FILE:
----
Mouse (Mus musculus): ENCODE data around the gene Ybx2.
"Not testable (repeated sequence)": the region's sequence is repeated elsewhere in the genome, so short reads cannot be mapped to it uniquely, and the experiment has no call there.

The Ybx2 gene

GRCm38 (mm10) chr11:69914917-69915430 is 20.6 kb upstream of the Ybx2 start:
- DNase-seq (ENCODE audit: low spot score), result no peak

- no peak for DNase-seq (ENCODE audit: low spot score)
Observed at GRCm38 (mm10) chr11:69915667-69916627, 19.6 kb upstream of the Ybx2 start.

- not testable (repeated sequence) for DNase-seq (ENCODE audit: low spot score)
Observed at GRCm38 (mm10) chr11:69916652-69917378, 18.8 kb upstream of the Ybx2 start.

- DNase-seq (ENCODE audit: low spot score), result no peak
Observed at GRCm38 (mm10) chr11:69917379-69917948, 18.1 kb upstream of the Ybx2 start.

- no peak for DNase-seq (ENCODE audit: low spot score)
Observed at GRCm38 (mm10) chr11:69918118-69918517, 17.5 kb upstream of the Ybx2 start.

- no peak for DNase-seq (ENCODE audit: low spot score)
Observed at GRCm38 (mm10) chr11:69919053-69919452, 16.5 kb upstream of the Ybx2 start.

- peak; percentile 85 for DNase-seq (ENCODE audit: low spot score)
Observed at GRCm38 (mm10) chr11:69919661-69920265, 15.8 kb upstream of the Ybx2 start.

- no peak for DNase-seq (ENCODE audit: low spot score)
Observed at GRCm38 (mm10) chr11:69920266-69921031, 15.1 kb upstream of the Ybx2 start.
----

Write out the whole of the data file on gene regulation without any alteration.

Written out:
Mouse (Mus musculus): ENCODE data around the gene Ybx2.
"Not testable (repeated sequence)": the region's sequence is repeated elsewhere in the genome, so short reads cannot be mapped to it uniquely, and the experiment has no call there.

The Ybx2 gene

GRCm38 (mm10) chr11:69914917-69915430 is 20.6 kb upstream of the Ybx2 start:
- DNase-seq (ENCODE audit: low spot score), result no peak

- no peak for DNase-seq (ENCODE audit: low spot score)
Observed at GRCm38 (mm10) chr11:69915667-69916627, 19.6 kb upstream of the Ybx2 start.

- not testable (repeated sequence) for DNase-seq (ENCODE audit: low spot score)
Observed at GRCm38 (mm10) chr11:69916652-69917378, 18.8 kb upstream of the Ybx2 start.

- DNase-seq (ENCODE audit: low spot score), result no peak
Observed at GRCm38 (mm10) chr11:69917379-69917948, 18.1 kb upstream of the Ybx2 start.

- no peak for DNase-seq (ENCODE audit: low spot score)
Observed at GRCm38 (mm10) chr11:69918118-69918517, 17.5 kb upstream of the Ybx2 start.

- no peak for DNase-seq (ENCODE audit: low spot score)
Observed at GRCm38 (mm10) chr11:69919053-69919452, 16.5 kb upstream of the Ybx2 start.

- peak; percentile 85 for DNase-seq (ENCODE audit: low spot score)
Observed at GRCm38 (mm10) chr11:69919661-69920265, 15.8 kb upstream of the Ybx2 start.

- no peak for DNase-seq (ENCODE audit: low spot score)
Observed at GRCm38 (mm10) chr11:69920266-69921031, 15.1 kb upstream of the Ybx2 start.